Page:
You want to cry aloud for your mistakes. But to tell the truth, the world doesn’t need any more of that sound.

MAYA ANGELOU

There is no greater agony than bearing an untold story inside you.

If you don’t like something, change it. If you can’t change it, change your attitude. Don’t complain.

A bird doesn’t sing because it has an answer, it sings because it has a song.

I can be changed by what happens to me. But I refuse to be reduced by it.

When you know better, you do better.

Never make someone a priority when all you are to them is an option.

ANNA QUINDLEN

Books are the plane, and the train, and the road. They are the destination and the journey. They are the home.

The thing that is really hard, and really amazing, is giving up on being perfect and beginning the work of becoming yourself.

If your success is not on your own terms, if it looks good to the world but does not feel good in your heart, it is not success at all.

The life you have led doesn’t need to be the life you have.

NORA EPHRON

Above all, be the heroine of your life, not the victim.

And then the dreams break into a million tiny pieces. The dream dies. Which leaves you with a choice: you can settle for reality, or you can go off, like a fool, and dream another dream.

The Swan by Mary Oliver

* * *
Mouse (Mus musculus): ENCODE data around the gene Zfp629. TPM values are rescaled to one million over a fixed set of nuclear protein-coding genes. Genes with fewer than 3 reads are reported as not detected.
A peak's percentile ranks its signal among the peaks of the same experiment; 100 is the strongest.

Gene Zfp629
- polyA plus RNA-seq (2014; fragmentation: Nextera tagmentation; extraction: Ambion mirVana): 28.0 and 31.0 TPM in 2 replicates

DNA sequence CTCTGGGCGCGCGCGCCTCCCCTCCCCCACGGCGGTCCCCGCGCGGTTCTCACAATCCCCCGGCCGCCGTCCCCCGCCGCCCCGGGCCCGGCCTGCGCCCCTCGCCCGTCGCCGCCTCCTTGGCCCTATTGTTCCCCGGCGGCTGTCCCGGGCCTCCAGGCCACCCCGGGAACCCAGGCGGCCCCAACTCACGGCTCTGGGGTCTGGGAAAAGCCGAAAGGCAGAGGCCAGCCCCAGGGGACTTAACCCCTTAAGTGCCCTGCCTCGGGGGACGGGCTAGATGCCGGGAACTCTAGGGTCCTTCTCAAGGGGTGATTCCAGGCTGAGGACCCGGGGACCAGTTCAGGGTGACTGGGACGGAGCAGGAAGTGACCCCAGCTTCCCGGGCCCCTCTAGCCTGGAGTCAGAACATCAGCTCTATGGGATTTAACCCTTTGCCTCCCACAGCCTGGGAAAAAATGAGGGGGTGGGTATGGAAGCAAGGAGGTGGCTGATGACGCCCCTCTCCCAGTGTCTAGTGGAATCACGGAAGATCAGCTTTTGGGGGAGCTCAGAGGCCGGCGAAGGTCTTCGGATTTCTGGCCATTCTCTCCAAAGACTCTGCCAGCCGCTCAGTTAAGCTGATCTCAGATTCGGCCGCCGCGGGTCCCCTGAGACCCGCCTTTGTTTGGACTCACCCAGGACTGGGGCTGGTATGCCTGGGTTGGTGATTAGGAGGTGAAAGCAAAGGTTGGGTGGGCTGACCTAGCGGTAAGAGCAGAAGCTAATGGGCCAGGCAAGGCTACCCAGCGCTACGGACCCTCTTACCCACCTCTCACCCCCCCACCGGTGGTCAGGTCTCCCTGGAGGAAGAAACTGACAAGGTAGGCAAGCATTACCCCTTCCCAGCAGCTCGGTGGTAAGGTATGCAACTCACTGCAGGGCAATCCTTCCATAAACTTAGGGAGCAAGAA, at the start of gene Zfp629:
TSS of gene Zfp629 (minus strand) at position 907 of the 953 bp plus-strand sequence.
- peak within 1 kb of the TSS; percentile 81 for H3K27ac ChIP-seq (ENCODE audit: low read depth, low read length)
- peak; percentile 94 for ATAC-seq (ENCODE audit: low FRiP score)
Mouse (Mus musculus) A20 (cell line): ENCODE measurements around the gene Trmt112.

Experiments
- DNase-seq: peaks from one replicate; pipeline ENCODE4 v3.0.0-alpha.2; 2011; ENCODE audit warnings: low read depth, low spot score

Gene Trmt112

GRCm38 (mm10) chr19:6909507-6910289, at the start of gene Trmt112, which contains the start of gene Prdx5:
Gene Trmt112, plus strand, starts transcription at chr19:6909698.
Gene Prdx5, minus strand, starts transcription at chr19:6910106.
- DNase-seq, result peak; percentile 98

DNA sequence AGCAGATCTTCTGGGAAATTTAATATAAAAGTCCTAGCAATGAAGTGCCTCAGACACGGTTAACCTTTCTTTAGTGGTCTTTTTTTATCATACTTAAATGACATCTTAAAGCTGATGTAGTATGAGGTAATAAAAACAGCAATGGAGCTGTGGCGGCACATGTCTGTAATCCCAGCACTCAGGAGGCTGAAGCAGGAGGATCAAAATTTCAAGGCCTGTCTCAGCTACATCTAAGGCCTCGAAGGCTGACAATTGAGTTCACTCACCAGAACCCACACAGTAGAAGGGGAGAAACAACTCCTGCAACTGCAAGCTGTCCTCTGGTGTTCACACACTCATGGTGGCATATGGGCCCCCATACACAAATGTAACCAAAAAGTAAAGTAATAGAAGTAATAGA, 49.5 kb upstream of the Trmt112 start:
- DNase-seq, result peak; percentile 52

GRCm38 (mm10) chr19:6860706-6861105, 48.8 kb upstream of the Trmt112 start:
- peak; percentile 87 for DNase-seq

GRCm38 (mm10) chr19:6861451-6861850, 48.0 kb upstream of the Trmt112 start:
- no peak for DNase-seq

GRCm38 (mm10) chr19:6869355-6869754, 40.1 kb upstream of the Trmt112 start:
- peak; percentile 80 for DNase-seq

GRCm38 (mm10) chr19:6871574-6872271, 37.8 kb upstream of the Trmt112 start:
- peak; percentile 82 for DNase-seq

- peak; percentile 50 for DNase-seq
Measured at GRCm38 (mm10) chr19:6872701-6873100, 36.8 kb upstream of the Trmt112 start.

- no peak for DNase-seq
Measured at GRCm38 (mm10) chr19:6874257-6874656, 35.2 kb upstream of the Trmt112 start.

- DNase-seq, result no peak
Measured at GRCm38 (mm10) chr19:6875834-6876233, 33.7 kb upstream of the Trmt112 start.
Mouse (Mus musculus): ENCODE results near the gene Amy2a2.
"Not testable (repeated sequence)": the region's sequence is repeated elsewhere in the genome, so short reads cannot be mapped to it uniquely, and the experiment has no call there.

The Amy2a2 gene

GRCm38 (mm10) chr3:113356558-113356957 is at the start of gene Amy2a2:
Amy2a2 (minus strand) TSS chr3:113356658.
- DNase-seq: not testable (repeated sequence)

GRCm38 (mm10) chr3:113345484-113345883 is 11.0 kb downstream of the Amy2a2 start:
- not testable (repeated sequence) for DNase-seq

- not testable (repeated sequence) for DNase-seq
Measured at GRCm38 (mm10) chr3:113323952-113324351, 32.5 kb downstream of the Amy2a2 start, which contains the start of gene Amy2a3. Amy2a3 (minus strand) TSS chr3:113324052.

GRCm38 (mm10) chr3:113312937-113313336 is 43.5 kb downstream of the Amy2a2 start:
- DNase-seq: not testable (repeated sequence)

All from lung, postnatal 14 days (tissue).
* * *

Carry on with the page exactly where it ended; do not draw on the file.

swan1

Did you too see it, drifting, all night, on the black river?

Did you see it in the morning, rising into the silvery air

An armful of white blossoms,

A perfect commotion of silk and linen as it leaned

into the bondage of its wings; a snowbank, a bank of lilies,

Biting the air with its black beak?

Did you hear it, fluting and whistling

A shrill dark music – like the rain pelting the trees – like a waterfall

Knifing down the black ledges?

And did you see it, finally, just under the clouds –

A white cross streaming across the sky, its feet

Like black leaves, its wings like the stretching light of the river?

And did you feel it, in your heart, how it pertained to everything?

And have you too finally figured out what beauty is for?

And have you changed your life?

Wild Geese by Mary Oliver

You do not have to be good.

You do not have to walk on your knees

For a hundred miles through the desert, repenting

You only have to let the soft animal of your body

love what it loves.

Tell me about your despair, yours, and I will tell you mine.

Meanwhile the world goes on.

Meanwhile the sun and the clear pebbles of the rain

are moving across the landscapes,

over the prairies and the deep rivers.

Meanwhile the wild geese, high in the clean blue air,

are heading home again.

Whoever you are, no matter how lonely,

the world offers itself to your imagination,

calls to you like the wild geese, harsh and exciting–

over and over announcing your place

in the family of things.